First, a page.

In some embodiments, the program development environment may be the LabVIEW graphical program development environment provide by National Instruments Corporation, and the programs described herein may be graphical programs developed in the “G” graphical programming language also provided by National Instruments Corporation. For example, as described above in the glossary of terms, a graphical program comprises a plurality of interconnected nodes or icons, wherein the plurality of interconnected nodes or icons visually indicate functionality of the program. These interconnected nodes form a block diagram. In some cases, the graphical program may also include a user interface portion, referred to as a front panel, which includes one or more controls or indicators for human interaction with the program. Further details regarding graphical programming may be found in U.S. Pat. No. 4,914,568 titled “Graphical System for Modeling a Process and Associated Method”, U.S. Pat. No. 5,481,741 titled “Method and Apparatus for Providing Attribute Nodes in a Graphical Data Flow Environment”, U.S. Pat. No. 6,173,438 titled “Embedded Graphical Programming System”, U.S. Pat. No. 6,219,628 titled “System and Method for Configuring an Instrument to Perform Measurement Functions Utilizing Conversion of Graphical Programs into Hardware Implementations”, and U.S. Patent Application Publication No. 20010020291 (Ser. No. 09/745,023) titled “System and Method for Programmatically Generating a Graphical Program in Response to Program Information”, each of which was incorporated by reference above.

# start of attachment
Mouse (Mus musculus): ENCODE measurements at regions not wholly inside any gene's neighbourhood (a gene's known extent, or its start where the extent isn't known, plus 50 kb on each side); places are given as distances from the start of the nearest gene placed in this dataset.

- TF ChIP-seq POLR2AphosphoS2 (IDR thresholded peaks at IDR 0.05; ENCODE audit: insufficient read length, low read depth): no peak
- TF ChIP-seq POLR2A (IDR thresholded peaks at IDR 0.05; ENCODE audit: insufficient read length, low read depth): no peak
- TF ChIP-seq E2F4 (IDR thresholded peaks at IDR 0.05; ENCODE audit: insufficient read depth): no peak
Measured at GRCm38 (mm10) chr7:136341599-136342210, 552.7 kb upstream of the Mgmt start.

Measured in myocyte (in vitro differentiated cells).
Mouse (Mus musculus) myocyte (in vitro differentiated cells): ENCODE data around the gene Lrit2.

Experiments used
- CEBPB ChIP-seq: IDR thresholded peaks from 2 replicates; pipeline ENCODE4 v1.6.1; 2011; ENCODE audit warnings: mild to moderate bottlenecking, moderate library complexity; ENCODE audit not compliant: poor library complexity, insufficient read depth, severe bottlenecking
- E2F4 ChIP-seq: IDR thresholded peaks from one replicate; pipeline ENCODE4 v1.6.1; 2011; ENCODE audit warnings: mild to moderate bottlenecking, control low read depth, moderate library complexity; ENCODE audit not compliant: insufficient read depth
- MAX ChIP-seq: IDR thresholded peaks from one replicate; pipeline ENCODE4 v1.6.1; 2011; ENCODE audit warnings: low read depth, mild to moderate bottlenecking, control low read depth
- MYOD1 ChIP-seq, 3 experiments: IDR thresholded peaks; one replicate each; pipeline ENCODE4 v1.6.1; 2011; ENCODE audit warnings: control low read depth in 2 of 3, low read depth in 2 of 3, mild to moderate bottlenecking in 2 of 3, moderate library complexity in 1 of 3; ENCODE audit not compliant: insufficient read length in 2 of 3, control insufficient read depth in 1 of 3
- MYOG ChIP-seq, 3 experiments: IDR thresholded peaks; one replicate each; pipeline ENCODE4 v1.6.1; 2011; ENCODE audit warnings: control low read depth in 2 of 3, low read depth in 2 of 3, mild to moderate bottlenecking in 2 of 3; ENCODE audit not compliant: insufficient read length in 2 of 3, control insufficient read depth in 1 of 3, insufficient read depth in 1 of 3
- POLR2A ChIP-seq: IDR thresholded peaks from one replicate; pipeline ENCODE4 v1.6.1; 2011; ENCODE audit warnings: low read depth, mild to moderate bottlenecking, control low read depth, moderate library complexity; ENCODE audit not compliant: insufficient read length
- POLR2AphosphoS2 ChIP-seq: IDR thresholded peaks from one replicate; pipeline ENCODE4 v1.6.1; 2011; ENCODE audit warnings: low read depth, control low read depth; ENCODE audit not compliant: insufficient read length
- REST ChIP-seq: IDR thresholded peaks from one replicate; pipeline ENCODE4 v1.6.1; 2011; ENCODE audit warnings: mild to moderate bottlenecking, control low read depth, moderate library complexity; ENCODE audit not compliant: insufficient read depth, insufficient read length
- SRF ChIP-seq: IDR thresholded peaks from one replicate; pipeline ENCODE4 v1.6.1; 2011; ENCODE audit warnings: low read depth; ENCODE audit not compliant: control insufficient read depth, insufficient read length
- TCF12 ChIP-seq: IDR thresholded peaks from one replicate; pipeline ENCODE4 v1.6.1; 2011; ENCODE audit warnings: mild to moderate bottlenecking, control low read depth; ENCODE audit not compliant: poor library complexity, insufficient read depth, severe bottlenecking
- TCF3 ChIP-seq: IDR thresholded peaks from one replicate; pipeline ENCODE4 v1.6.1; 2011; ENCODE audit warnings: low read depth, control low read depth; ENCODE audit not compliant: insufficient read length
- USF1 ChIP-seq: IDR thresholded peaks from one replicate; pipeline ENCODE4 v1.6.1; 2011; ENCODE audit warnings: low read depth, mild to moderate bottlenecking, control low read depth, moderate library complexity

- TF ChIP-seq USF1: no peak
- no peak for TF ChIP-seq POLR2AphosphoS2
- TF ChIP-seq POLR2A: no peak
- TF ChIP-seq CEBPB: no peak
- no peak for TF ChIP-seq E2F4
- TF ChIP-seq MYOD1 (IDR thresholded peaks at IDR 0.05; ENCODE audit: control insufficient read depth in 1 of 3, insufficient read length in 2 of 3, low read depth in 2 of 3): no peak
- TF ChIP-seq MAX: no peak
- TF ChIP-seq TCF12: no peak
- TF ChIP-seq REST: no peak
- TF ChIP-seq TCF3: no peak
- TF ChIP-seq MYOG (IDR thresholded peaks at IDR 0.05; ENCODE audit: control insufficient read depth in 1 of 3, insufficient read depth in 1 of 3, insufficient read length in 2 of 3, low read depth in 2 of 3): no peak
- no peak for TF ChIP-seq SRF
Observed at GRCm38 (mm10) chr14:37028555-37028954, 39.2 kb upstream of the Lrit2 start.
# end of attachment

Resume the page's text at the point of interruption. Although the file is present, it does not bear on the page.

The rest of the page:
In one embodiment, the graphical user interface of the graphical program may be displayed on a display device of the computer system 82, and the block diagram may execute on a device 190 connected to the computer system 82. The device 190 may include a programmable hardware element and/or may include a processor and memory medium which may execute a real time operating system. In one embodiment, the graphical program may be downloaded and executed on the device 190. For example, an application development environment with which the graphical program is associated may provide support for downloading a graphical program for execution on the device in a real time system.

Exemplary Systems